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Re: Did the same pervasive sense of doom exist 30 years ago?

Postby setzer777 » Thu May 10, 2012 6:48 pm UTC

I mostly agree with the point about nostalgia, except that things have increased in scale. However bad wars got in the past, I don't think there was ever any risk of destroying the entire species via warfare.
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Re: Did the same pervasive sense of doom exist 30 years ago?

Postby Роберт » Thu May 10, 2012 6:56 pm UTC

setzer777 wrote:I mostly agree with the point about nostalgia, except that things have increased in scale. However bad wars got in the past, I don't think there was ever any risk of destroying the entire species via warfare.

There was in the cold war... The OP is talking about relatively recent past, after the development and USE of nuclear weapons.
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Re: Did the same pervasive sense of doom exist 30 years ago?

Postby Izawwlgood » Thu May 10, 2012 7:11 pm UTC

setzer777 wrote:I mostly agree with the point about nostalgia, except that things have increased in scale. However bad wars got in the past, I don't think there was ever any risk of destroying the entire species via warfare.


I don't think that risk currently exists. It would take a very calculated effort of every military on the planet to eradicate the entire species. You could drastically reduce the population of humans on the planet, but this whole 'we can destroy ALL the things!' fear is wildly misplaced.
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Re: Did the same pervasive sense of doom exist 30 years ago?

Postby Роберт » Thu May 10, 2012 7:15 pm UTC

Izawwlgood wrote:
setzer777 wrote:I mostly agree with the point about nostalgia, except that things have increased in scale. However bad wars got in the past, I don't think there was ever any risk of destroying the entire species via warfare.


I don't think that risk currently exists. It would take a very calculated effort of every military on the planet to eradicate the entire species. You could drastically reduce the population of humans on the planet, but this whole 'we can destroy ALL the things!' fear is wildly misplaced.

Well, it wouldn't be an immediate, in a day the human race is wiped out kinda thing.
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Re: Did the same pervasive sense of doom exist 30 years ago?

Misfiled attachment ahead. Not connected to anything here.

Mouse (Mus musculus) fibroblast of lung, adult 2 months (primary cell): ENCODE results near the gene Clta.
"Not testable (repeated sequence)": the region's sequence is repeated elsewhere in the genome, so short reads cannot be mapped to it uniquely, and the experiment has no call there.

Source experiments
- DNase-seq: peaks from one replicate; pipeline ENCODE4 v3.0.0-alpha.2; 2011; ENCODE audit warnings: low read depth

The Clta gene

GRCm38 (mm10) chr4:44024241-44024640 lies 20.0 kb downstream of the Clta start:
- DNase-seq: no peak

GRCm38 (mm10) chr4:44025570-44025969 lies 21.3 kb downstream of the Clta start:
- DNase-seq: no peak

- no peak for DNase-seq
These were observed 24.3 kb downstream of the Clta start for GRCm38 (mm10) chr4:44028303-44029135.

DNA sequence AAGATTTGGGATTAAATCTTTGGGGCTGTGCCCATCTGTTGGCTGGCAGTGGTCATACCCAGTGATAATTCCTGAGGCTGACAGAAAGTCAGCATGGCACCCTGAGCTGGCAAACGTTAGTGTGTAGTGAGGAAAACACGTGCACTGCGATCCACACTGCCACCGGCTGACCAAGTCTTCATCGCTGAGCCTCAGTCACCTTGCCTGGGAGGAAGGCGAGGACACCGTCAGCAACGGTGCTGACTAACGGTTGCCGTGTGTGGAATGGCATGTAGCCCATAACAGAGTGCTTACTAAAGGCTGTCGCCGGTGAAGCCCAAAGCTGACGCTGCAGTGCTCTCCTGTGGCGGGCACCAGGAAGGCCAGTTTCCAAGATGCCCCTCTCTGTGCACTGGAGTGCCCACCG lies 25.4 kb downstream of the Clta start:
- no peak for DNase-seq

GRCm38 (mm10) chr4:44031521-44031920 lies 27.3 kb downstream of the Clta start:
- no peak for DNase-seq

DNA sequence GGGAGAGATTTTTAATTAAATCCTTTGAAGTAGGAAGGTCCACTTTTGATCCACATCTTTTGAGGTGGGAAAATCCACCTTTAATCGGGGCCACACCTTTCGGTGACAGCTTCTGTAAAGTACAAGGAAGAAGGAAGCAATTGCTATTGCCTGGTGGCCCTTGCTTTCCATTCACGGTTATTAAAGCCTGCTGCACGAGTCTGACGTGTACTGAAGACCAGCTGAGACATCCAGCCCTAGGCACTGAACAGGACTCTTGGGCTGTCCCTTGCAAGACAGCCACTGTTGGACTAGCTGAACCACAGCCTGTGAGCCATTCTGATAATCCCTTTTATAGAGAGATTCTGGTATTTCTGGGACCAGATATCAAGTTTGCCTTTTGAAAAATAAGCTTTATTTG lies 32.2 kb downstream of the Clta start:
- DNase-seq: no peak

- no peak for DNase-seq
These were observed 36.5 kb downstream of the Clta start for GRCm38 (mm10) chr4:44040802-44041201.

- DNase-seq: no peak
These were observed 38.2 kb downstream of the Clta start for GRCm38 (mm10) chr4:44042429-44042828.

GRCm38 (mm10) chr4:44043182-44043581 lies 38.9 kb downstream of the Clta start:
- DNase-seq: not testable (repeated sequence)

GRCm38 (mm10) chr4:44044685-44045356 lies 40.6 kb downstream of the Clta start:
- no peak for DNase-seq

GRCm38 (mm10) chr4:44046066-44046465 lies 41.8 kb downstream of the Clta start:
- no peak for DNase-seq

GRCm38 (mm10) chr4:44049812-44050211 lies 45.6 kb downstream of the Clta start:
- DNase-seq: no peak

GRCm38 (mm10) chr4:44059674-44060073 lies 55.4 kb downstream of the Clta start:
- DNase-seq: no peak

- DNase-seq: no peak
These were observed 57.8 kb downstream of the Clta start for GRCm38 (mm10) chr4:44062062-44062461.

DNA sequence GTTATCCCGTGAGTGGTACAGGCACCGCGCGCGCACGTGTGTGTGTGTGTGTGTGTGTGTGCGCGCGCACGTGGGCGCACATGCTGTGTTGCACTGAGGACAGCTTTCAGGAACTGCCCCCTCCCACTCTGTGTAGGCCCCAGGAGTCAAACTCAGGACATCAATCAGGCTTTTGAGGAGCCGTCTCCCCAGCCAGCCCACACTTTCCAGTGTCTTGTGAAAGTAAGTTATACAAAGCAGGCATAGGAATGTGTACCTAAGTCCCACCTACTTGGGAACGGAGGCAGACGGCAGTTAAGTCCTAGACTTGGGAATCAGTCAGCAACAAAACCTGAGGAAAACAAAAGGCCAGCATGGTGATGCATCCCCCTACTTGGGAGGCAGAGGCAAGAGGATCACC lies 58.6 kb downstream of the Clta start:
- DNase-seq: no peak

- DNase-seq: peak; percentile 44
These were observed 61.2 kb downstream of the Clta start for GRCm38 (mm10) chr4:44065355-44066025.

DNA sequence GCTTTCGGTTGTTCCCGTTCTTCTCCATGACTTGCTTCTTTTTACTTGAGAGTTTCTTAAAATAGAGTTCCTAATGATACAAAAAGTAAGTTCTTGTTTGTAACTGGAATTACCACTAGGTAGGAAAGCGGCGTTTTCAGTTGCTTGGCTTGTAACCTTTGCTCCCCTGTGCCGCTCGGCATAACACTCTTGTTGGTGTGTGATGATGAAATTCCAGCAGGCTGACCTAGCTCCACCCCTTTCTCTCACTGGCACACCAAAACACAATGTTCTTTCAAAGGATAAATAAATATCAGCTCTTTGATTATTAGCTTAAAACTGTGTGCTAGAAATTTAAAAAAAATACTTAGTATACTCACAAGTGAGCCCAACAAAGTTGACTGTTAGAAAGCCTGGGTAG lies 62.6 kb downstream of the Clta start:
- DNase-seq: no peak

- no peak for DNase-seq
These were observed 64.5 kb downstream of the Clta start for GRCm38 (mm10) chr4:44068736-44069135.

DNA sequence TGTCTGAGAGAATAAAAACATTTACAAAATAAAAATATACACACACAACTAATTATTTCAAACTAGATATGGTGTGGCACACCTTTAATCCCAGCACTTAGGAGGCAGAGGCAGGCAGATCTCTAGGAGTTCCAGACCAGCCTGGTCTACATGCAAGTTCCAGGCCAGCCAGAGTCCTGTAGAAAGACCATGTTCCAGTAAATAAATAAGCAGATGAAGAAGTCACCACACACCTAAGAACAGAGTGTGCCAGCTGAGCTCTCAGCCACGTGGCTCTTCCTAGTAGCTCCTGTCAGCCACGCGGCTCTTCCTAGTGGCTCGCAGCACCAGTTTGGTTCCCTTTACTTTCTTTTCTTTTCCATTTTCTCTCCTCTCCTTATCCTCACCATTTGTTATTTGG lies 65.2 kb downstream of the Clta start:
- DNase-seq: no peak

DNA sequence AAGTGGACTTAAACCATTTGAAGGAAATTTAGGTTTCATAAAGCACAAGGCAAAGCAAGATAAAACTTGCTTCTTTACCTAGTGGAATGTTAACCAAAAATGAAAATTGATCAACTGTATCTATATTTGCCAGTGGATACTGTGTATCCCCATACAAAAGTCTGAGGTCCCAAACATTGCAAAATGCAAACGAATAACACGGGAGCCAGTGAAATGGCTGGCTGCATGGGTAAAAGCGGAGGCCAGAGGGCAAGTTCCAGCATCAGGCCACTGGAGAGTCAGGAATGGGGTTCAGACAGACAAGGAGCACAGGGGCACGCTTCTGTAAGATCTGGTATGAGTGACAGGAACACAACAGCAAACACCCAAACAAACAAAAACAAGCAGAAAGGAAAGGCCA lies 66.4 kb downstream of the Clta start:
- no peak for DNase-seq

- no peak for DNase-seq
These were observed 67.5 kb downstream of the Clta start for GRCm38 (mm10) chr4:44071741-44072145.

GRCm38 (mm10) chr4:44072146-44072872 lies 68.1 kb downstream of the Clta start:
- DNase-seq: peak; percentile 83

Postby Wodashin » Thu May 10, 2012 7:45 pm UTC

Nuclear weapons have saved so many more potential lives than they've ever killed, so I don't even see how people can be upset about 'em. You don't see the kinds of wars that plagued Europe over and over anymore. You just don't see huge infantry units going against huge infantry units, with men dying in droves. Technological improvement of the tools of war have saved potential lives. It does start becoming an "all or nothing" situation after a while, but MAD basically served us well in the Cold War. Sure, there may have been fear, but the wars at the time were mostly small. Nothing like what probably would've happened if we didn't develop nukes. Japan would've hunkered down for a multi-year brawl, and would've killed all POWs if the Americans landed on their shores. And the Cold War probably would've had a lot more direct fighting. Nuclear weapons saved the lives of many Russians, seeing as, before nuclear weapons, their strategy was "throw men at the enemy until they run out of ammo".

/offtopic

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Re: Did the same pervasive sense of doom exist 30 years ago?

Postby Роберт » Thu May 10, 2012 7:51 pm UTC

Wodashin wrote:
Spoiler:
Nuclear weapons have saved so many more potential lives than they've ever killed, so I don't even see how people can be upset about 'em. You don't see the kinds of wars that plagued Europe over and over anymore. You just don't see huge infantry units going against huge infantry units, with men dying in droves. Technological improvement of the tools of war have saved potential lives. It does start becoming an "all or nothing" situation after a while, but MAD basically served us well in the Cold War. Sure, there may have been fear, but the wars at the time were mostly small. Nothing like what probably would've happened if we didn't develop nukes. Japan would've hunkered down for a multi-year brawl, and would've killed all POWs if the Americans landed on their shores. And the Cold War probably would've had a lot more direct fighting. Nuclear weapons saved the lives of many Russians, seeing as, before nuclear weapons, their strategy was "throw men at the enemy until they run out of ammo".